Erenlai - Items filtered by date: Tuesday, 17 May 2011

Activism isn't all about movement. Individuals need a constant flow of information, group debate and thus reflection on their actions and ideas. A culture can be born of the fusion of the ideas from a dynamic group of people and a 'space' for constant interactions they can remain dynamic, constantly regenerating themselves to meet with oscillating circumstances.

Here eRenlai introduces you two bases of innovation, discussion and reflection. An activist factory and a platform for Socratean debate. Both serve coffee...

Go Straight Café (直走咖啡)

Go Straight Café was borne of the legacy of the Wild Strawberries student movement. After the movement was unsuccessful in its demands, they realized they needed a permanent space which would create the right environment to give birth to new ideas, relationships and energy. Two years later, Go Straight is not only the home of No Nuke Cultural Activism Group at the centre of the anti-nuclear movement, but has become a base and indeed the birthplace for many smaller social movements who may not have had the funds or the human resources to set up their own places.

As Yang Zixuan told me, "activists can't spend all their time on the streets protesting". There has to be something in between that. In between days of  protest, whether successful or not, there are constantly new laws, new injustices, new attempts to circumvent the regulations of democracy, the public must thus always remain vigilant. While this vigilance has become easier with the internet and the spread of social media it has also encountered new problems - for example it is easy to be extremely active on the internet, all the while being extremely inactive in the real physical world. This is somewhere Go Straight Café can help to translate vocal or blogger support into a more real activism. Here, hardened cafe activists, Yang Zixuan and Stef Pei discuss how Go Straight has facilitated activism since it was established in 2009 and how they personally have developed along with the cafe.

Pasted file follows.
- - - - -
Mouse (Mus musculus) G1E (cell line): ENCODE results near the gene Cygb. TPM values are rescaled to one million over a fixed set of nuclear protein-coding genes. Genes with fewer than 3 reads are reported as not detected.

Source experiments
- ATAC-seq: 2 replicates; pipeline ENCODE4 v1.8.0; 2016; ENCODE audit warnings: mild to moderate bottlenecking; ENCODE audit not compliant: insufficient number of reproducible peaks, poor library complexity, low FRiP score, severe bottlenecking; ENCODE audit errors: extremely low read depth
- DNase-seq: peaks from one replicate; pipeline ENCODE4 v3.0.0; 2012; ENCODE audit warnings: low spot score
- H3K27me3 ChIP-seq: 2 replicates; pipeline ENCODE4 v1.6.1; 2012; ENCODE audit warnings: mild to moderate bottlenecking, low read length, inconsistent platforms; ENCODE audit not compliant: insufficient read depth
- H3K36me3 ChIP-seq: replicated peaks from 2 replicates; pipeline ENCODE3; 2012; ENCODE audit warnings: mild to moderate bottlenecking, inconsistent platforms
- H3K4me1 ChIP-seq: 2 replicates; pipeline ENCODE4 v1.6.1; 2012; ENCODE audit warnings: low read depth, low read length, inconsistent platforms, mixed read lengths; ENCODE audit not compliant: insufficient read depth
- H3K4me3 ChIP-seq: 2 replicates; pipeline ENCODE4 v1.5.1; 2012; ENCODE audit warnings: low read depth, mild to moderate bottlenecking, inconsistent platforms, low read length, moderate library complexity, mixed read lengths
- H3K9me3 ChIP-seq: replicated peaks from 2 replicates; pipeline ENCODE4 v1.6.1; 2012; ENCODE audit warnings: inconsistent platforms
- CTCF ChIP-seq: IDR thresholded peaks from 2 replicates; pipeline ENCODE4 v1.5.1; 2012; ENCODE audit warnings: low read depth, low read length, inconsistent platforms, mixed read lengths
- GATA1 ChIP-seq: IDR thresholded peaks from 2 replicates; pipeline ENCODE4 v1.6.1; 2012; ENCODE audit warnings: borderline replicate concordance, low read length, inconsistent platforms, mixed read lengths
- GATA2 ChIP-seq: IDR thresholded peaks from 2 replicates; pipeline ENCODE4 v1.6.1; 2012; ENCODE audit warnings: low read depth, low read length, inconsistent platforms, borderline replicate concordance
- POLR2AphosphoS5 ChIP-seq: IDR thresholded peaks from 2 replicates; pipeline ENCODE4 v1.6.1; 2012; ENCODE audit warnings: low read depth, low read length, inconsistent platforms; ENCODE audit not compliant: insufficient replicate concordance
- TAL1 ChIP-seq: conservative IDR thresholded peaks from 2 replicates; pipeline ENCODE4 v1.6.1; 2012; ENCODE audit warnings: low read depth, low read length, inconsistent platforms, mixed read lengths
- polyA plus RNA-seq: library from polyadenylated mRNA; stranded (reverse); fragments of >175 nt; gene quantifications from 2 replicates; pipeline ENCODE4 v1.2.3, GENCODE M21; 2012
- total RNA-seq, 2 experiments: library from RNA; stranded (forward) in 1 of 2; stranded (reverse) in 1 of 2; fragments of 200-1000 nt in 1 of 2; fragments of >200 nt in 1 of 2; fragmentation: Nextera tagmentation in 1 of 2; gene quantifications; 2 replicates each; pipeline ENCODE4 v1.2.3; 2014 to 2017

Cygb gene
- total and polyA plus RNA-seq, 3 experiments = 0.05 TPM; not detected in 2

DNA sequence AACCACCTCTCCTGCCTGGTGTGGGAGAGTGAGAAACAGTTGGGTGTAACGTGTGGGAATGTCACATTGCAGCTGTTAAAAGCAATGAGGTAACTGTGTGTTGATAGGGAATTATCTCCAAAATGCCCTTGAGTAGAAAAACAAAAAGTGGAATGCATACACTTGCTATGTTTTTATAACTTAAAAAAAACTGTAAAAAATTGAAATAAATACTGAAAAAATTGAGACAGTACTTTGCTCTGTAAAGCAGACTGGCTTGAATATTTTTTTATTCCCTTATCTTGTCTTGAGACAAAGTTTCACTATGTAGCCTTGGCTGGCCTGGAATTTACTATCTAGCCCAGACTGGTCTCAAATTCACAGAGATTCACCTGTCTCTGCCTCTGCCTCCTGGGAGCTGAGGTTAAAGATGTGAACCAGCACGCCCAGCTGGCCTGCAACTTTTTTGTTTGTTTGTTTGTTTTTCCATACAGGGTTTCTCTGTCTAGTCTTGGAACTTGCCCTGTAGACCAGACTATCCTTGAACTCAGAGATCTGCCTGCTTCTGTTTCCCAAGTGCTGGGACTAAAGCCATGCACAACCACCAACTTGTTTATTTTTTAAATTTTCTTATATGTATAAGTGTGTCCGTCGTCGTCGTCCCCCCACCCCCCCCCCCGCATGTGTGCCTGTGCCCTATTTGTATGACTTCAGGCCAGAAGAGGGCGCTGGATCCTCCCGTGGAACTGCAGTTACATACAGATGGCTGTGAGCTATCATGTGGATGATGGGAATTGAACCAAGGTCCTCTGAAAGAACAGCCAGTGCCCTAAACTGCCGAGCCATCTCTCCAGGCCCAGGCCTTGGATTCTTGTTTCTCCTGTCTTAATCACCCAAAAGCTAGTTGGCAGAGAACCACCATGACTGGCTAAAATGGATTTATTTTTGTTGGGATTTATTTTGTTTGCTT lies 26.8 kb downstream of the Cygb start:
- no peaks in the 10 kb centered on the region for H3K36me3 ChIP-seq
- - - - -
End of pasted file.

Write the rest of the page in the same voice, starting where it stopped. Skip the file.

Go Straight Café can be found a five minute walk away from Taipower Building MRT at the following address: No.18, Alley 27, Section 3, Tingzhou Road, Zhongzheng District, Taipei City

Café Philo (慕哲咖啡館)

Although French philosophers, like Sartre spent hours a day frequenting a selection of café’s, turning and perfecting their ideas, it wasn't until 1992 that Marc Sautet set up the first of the cafés-philos in Paris. Although Taiwan's Cafe Philo is a space of debate above all, it has also become a gathering point for activists and NGO's, especially the Philosophy Friday held by the Youth Synergy Taiwan foundation (青平台 Qingpingtai). While other social enterprises directly manage social movements, Youth Synergy takes a more strategic role, providing a space (the Chinese translation is platform) and support to other movements. eRenlai interviewed Youth Synergy's Sean Hsieh, to find out more about what they were doing.

Cafe Philo's Philosophy Friday is a platform that touches on vary facets of society, a public think tank of sorts, where they provide the space and with it access to the information and involvement in debate to promote open data, open government and transparency in Taiwan. While they sometimes take on abstract philosophical questions, they also often take on issues of current affairs, inviting NGO's, social movement organisations and various legal and political experts. One of the main aims is to be able to communicate with the masses, so during these talks one of the organisers is always on site to rephrase any overcomplicated talk. Two Friday sessions that I attended were full of lively debate. Sean, told me that one of the things he was most pleased with was the participation of many older people in the debates, enjoying the chance to interact and share opinions with Taiwan's youth. To push for real societal change one cannot rely solely on one age group, nor can you rely simply on the more radical activists, that may be more present at places like Go Straight, who are directly involved in managing social movements. Thus opinions that are more radical than the society they are in, need a less radical platform in which they can communicate ideas. This is the challeange that Sean and the Cafe Philo team are trying to balance.

Café Philo can be found at No 20, Alley 60, Taishun Street (off Shida Road), Da an, Taipei

Both of these two 'spaces' have a different role to play in civil society in Taiwan. Over the last year they have both showed development into forces for social change. One thing for sure is that sometimes it's OK to sit back and have a sip of coffee with your social enlightenment.